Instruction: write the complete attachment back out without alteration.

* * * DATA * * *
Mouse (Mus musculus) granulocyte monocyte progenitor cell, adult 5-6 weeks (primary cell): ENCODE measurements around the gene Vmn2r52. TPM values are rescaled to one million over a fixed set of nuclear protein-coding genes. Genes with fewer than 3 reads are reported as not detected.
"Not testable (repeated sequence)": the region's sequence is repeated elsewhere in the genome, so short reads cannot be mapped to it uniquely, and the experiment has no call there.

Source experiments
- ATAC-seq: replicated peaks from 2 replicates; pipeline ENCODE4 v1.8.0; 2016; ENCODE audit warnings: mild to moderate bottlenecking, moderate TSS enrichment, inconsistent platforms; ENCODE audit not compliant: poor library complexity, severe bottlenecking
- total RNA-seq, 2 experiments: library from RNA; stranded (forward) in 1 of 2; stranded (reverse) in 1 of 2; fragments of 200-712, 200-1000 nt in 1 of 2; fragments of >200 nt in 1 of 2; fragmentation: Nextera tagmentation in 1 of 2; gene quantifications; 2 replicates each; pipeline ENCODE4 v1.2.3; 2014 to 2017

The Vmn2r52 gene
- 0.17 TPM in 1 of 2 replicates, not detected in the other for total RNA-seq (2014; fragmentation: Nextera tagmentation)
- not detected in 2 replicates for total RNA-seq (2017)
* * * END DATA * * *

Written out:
Mouse (Mus musculus) granulocyte monocyte progenitor cell, adult 5-6 weeks (primary cell): ENCODE measurements around the gene Vmn2r52. TPM values are rescaled to one million over a fixed set of nuclear protein-coding genes. Genes with fewer than 3 reads are reported as not detected.
"Not testable (repeated sequence)": the region's sequence is repeated elsewhere in the genome, so short reads cannot be mapped to it uniquely, and the experiment has no call there.

Source experiments
- ATAC-seq: replicated peaks from 2 replicates; pipeline ENCODE4 v1.8.0; 2016; ENCODE audit warnings: mild to moderate bottlenecking, moderate TSS enrichment, inconsistent platforms; ENCODE audit not compliant: poor library complexity, severe bottlenecking
- total RNA-seq, 2 experiments: library from RNA; stranded (forward) in 1 of 2; stranded (reverse) in 1 of 2; fragments of 200-712, 200-1000 nt in 1 of 2; fragments of >200 nt in 1 of 2; fragmentation: Nextera tagmentation in 1 of 2; gene quantifications; 2 replicates each; pipeline ENCODE4 v1.2.3; 2014 to 2017

The Vmn2r52 gene
- 0.17 TPM in 1 of 2 replicates, not detected in the other for total RNA-seq (2014; fragmentation: Nextera tagmentation)
- not detected in 2 replicates for total RNA-seq (2017)